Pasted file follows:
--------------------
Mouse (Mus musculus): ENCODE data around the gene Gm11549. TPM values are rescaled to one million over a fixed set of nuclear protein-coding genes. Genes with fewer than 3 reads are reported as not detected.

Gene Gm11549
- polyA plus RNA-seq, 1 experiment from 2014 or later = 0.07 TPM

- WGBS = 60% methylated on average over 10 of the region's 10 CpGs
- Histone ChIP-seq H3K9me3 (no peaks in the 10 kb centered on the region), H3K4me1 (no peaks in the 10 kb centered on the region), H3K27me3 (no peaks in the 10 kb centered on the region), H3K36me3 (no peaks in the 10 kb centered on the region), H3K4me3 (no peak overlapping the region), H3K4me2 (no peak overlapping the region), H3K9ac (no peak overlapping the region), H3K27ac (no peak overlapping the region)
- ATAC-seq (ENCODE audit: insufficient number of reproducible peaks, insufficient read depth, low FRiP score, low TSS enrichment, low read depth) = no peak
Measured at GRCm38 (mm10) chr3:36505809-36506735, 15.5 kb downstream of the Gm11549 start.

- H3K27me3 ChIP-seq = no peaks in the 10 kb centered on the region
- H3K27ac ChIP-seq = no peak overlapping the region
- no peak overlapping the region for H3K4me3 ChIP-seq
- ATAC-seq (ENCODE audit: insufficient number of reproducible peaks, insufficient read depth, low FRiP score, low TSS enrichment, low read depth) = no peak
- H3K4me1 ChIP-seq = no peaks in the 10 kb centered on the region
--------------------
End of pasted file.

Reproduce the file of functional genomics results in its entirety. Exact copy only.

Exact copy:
Mouse (Mus musculus): ENCODE data around the gene Gm11549. TPM values are rescaled to one million over a fixed set of nuclear protein-coding genes. Genes with fewer than 3 reads are reported as not detected.

Gene Gm11549
- polyA plus RNA-seq, 1 experiment from 2014 or later = 0.07 TPM

- WGBS = 60% methylated on average over 10 of the region's 10 CpGs
- Histone ChIP-seq H3K9me3 (no peaks in the 10 kb centered on the region), H3K4me1 (no peaks in the 10 kb centered on the region), H3K27me3 (no peaks in the 10 kb centered on the region), H3K36me3 (no peaks in the 10 kb centered on the region), H3K4me3 (no peak overlapping the region), H3K4me2 (no peak overlapping the region), H3K9ac (no peak overlapping the region), H3K27ac (no peak overlapping the region)
- ATAC-seq (ENCODE audit: insufficient number of reproducible peaks, insufficient read depth, low FRiP score, low TSS enrichment, low read depth) = no peak
Measured at GRCm38 (mm10) chr3:36505809-36506735, 15.5 kb downstream of the Gm11549 start.

- H3K27me3 ChIP-seq = no peaks in the 10 kb centered on the region
- H3K27ac ChIP-seq = no peak overlapping the region
- no peak overlapping the region for H3K4me3 ChIP-seq
- ATAC-seq (ENCODE audit: insufficient number of reproducible peaks, insufficient read depth, low FRiP score, low TSS enrichment, low read depth) = no peak
- H3K4me1 ChIP-seq = no peaks in the 10 kb centered on the region